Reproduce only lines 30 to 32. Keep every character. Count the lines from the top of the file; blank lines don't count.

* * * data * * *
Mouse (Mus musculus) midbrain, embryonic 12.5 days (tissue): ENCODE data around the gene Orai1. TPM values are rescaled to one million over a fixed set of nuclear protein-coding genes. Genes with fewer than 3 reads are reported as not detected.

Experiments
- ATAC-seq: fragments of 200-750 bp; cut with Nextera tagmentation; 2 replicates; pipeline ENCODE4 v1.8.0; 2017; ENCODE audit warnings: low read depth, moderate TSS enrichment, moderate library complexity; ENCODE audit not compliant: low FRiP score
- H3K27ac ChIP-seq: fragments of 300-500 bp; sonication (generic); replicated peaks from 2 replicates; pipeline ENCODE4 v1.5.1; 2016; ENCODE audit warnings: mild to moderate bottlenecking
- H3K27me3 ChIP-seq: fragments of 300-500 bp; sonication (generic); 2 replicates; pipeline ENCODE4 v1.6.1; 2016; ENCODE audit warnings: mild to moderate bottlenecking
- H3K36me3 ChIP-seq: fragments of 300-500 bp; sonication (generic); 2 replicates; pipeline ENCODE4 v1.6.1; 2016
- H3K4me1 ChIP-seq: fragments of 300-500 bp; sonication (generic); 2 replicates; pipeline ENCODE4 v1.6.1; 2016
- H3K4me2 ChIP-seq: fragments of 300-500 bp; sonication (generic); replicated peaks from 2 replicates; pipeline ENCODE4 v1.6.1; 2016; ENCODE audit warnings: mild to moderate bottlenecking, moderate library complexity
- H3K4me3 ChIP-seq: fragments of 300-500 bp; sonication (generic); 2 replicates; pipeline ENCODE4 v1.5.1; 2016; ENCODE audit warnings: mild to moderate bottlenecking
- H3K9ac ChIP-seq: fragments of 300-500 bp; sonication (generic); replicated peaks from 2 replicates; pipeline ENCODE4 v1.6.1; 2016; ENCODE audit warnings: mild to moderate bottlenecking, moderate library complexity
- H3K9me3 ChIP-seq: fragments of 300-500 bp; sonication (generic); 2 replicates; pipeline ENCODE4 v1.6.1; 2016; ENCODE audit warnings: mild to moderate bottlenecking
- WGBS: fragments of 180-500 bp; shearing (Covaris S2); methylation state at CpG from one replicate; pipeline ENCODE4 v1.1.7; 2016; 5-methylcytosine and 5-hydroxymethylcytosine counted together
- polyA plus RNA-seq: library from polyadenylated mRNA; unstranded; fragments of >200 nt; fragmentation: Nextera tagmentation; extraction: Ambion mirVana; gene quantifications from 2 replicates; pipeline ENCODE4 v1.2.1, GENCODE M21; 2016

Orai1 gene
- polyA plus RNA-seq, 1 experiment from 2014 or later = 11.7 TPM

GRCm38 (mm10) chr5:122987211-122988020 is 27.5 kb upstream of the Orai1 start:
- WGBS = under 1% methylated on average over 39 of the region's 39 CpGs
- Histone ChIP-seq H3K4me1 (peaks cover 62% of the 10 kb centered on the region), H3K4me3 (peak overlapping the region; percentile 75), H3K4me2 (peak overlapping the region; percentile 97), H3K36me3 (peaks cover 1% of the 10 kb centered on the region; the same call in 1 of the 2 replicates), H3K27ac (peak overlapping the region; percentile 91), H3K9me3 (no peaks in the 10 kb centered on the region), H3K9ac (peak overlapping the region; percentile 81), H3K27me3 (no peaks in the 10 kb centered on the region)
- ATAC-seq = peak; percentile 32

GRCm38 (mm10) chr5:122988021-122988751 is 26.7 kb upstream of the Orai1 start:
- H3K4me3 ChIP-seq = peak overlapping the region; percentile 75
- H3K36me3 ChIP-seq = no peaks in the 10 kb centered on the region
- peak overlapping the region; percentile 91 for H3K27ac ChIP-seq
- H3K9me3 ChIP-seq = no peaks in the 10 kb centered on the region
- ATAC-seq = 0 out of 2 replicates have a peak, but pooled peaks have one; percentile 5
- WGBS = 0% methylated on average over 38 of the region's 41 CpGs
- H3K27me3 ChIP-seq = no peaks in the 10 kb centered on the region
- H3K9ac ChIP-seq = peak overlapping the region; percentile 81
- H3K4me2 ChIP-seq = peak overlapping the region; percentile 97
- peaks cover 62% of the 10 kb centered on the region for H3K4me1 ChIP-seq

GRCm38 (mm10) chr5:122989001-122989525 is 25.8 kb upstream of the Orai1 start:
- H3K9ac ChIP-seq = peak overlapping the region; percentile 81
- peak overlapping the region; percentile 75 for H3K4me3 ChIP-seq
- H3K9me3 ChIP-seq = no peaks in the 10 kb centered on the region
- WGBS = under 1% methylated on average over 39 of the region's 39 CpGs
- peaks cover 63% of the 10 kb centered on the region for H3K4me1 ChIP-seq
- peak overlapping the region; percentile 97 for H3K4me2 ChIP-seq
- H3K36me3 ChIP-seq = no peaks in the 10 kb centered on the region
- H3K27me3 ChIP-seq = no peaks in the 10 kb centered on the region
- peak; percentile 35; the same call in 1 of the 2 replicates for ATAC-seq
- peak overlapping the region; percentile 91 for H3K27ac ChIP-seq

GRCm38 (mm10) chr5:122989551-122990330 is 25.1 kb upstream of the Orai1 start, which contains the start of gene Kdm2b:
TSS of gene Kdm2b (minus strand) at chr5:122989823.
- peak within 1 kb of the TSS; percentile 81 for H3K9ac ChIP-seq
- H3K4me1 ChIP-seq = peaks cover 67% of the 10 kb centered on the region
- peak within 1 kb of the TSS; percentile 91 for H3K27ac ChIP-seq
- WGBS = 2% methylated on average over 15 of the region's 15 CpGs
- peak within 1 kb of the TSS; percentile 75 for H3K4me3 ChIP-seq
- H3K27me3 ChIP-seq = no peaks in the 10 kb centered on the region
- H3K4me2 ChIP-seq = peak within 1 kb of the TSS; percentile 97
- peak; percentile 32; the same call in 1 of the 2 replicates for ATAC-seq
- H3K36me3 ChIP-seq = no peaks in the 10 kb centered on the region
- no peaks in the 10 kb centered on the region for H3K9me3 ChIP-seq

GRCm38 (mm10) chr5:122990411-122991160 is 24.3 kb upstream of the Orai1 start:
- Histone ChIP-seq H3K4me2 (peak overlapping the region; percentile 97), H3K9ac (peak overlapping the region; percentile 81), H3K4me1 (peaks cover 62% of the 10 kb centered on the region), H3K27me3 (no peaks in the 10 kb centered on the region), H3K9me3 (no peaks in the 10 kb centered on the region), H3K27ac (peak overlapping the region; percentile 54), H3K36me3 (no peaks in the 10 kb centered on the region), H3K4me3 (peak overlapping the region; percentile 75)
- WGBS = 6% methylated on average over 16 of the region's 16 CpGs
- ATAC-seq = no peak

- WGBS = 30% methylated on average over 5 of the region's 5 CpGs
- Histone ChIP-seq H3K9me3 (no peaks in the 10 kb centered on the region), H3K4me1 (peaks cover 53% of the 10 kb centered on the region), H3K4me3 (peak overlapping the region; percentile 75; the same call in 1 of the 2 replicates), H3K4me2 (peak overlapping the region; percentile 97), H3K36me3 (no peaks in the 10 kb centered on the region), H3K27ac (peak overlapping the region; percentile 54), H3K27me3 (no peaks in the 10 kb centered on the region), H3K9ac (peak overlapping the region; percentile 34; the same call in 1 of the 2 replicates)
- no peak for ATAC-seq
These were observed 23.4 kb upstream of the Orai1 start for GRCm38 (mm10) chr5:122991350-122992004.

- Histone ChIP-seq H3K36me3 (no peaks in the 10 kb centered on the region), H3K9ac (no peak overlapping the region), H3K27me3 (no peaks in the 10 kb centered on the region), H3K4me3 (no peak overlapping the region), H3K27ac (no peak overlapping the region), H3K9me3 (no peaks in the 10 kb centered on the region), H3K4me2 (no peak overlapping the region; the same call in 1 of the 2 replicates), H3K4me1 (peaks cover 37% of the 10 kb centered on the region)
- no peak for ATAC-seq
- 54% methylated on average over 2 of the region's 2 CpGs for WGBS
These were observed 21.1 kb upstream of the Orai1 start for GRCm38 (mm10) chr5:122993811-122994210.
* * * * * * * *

- peaks cover 62% of the 10 kb centered on the region for H3K4me1 ChIP-seq

GRCm38 (mm10) chr5:122989001-122989525 is 25.8 kb upstream of the Orai1 start:
- H3K9ac ChIP-seq = peak overlapping the region; percentile 81